Boris Johnson says travel red list is under 'constant review'
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It means Covid-weary families will be able to jet off to destinations such as Portugal, Malta, Gibraltar, the Maldives and some Caribbean islands as soon as mid-May. The Prime Minister will formally announce a “green list” of countries where non-essential travel will be allowed next week. “This is a small step on the road to normality,” a Downing Street source said.
It is the latest in a raft of good news as the UK roars back to life with Mr Johnson announcing greater freedoms for care home residents from next week.
And in a further boost, a leading economist has predicted the UK is about to experience its biggest economic boom since the aftermath of World War Two.
Barclays boss Jes Staley said the incredible coronavirus vaccine programme and combined with £200 billion built-up savings will help to drive the rebound.
“We estimate the UK economy will grow at its fastest rate since 1948. That’s pretty spectacular,” he said.
Mr Johnson’s roadmap to freedom could see foreign travel resume from May 17.
Under the new travel plans countries will be divided into green, amber and red lists which will determine rules for quarantine and testing when you return to the UK.
The green list is the most appealing for holidaymakers because it doesn’t require self-isolation or quarantine. It could include up to 24 countries.
France has already announced vaccinated Britons can travel to the country from early June, while Greece also offered hope of non-essential travel over the summer.
The source added: “Down the line more countries will be added to the green list.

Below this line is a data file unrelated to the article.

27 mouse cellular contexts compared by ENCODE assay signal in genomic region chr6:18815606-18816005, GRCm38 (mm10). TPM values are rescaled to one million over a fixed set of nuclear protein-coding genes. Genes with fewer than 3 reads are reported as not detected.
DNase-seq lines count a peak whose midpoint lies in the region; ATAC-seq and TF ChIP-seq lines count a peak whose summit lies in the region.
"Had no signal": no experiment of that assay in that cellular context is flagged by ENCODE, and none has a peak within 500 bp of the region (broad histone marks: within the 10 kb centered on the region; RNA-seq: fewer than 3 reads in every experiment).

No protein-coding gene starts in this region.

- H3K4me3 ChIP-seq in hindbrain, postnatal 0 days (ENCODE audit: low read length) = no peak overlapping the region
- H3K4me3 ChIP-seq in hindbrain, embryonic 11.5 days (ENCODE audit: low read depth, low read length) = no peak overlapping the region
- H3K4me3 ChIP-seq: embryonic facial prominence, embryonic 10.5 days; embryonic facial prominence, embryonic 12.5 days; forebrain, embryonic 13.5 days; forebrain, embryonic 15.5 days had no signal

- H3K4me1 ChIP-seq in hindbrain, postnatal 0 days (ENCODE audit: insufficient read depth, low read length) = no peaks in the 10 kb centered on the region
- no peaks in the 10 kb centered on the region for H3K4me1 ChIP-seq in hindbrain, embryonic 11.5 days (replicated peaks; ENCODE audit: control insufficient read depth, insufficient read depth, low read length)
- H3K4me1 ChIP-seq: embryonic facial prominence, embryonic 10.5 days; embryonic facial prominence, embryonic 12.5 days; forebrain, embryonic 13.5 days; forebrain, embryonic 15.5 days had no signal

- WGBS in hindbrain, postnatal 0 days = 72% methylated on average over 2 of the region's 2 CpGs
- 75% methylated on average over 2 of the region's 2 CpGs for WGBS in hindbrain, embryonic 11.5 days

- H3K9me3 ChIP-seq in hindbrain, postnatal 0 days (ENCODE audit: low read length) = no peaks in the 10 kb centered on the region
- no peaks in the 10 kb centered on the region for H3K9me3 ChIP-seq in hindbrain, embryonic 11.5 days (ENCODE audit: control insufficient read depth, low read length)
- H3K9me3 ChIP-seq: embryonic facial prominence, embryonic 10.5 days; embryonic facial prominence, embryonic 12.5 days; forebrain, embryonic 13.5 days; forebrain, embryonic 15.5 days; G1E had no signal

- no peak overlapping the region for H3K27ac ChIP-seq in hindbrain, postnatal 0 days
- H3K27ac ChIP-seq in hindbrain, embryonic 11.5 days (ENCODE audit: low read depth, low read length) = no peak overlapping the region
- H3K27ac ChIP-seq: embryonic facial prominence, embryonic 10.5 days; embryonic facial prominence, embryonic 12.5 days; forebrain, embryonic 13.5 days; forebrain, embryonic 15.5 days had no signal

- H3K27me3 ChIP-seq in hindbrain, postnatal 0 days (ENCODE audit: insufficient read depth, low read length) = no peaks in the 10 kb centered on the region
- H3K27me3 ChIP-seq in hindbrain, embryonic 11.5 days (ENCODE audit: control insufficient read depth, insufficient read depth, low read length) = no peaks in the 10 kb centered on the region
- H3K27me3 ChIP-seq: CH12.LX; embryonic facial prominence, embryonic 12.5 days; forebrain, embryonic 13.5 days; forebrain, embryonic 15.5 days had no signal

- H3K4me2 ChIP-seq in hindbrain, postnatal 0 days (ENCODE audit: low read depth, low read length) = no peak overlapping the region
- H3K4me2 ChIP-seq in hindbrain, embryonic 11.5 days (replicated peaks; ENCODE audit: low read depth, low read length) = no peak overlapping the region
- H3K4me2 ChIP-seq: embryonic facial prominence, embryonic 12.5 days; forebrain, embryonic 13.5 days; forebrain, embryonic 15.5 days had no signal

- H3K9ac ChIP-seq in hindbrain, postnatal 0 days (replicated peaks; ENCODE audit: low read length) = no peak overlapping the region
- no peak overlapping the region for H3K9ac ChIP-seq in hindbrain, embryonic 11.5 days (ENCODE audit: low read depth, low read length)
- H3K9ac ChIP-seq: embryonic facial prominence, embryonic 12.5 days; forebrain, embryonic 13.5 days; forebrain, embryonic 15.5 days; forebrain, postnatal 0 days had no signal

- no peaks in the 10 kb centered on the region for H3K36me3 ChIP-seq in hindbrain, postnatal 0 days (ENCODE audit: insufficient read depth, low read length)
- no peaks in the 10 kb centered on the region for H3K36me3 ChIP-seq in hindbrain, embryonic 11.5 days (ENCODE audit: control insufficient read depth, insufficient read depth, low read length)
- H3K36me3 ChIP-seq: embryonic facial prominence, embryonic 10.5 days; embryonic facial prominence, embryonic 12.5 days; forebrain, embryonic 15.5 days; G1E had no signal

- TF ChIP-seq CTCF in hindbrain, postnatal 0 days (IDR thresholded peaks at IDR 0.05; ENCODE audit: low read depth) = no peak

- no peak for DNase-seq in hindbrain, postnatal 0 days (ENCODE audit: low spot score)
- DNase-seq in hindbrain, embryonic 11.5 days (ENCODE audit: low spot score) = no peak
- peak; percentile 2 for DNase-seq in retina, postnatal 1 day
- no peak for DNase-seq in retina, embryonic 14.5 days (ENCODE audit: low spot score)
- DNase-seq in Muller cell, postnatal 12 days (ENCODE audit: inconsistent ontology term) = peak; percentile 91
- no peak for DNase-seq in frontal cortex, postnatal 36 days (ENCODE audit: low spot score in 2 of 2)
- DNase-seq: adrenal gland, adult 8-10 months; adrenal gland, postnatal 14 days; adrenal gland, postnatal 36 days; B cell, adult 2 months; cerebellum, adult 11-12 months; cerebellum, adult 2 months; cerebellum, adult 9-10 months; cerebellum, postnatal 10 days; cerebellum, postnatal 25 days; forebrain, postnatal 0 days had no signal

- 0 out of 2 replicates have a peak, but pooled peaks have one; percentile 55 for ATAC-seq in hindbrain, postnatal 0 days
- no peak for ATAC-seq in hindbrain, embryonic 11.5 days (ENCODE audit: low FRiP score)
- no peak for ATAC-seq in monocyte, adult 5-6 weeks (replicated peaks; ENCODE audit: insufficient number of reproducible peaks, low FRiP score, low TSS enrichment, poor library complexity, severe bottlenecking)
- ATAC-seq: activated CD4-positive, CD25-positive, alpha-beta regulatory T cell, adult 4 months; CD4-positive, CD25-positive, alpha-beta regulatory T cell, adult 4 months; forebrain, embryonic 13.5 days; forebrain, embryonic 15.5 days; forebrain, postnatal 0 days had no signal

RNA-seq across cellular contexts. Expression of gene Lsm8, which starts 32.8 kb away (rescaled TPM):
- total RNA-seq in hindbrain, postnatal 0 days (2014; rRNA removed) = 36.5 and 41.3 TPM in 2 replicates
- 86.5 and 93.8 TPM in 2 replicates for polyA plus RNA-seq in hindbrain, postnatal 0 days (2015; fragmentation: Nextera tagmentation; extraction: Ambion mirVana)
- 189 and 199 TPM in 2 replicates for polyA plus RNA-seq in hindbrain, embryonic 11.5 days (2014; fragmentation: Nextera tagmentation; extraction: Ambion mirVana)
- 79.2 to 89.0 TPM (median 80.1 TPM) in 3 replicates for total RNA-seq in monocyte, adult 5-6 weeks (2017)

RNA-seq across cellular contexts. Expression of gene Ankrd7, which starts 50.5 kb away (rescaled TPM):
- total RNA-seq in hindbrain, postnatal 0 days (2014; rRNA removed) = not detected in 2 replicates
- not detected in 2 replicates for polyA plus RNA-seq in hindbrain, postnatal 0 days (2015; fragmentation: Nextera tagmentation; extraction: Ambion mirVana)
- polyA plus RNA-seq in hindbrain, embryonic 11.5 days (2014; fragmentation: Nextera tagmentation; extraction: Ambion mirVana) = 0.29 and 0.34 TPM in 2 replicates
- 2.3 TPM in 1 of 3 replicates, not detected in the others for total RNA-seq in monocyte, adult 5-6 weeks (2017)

“This is just the beginning – though we are hopeful that holidaymakers will have a wide variety of choice.
“We recognise how important holidays are for so many people and that people have been patient for a long time. The safety of the public is still paramount and these decisions will be taken carefully to ensure we’re protected from any new variants.”
But some countries like Australia, which Britain would want to allow travel to, are reluctant to admit British tourists in.
Further good news for tourists came as it was revealed that the cost of coronavirus tests for holidaymakers has dropped to as little as £45 each under government plans to force down prices.
Meanwhile, across England coronavirus cases have fallen to record lows, with every region in the country reporting reductions in the infection rate.
Experts say the UK as a whole is moving out of the pandemic and into a more manageable stage.
With the pandemic now receding in the UK the government has announced that all care home residents will be able to participate in more out of home visits without having to isolate on their return.
From Tuesday 4 May, residents will also be able to leave their care homes to visit a friend or family member’s garden, or go on walks in places such as parks, public gardens and beaches.
They will not have to self-isolate when they return.
Residents must be accompanied by either a care worker or nominated visitor and follow the government guidelines of washing hands regularly, keeping social distance and remaining outside, in line with step 2 of the roadmap.
The changes come as the data shows cases continuing to fall meaning it is now much safer for care home residents, who are among the most vulnerable to Covid-19, to leave their homes.
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Keeping visits outdoors will ensure any risk is minimised as much as possible.
The Prime Minister said: “We know how challenging this time has been for care home residents, so I am pleased that they can now leave their homes to reunite with their loved ones outdoors.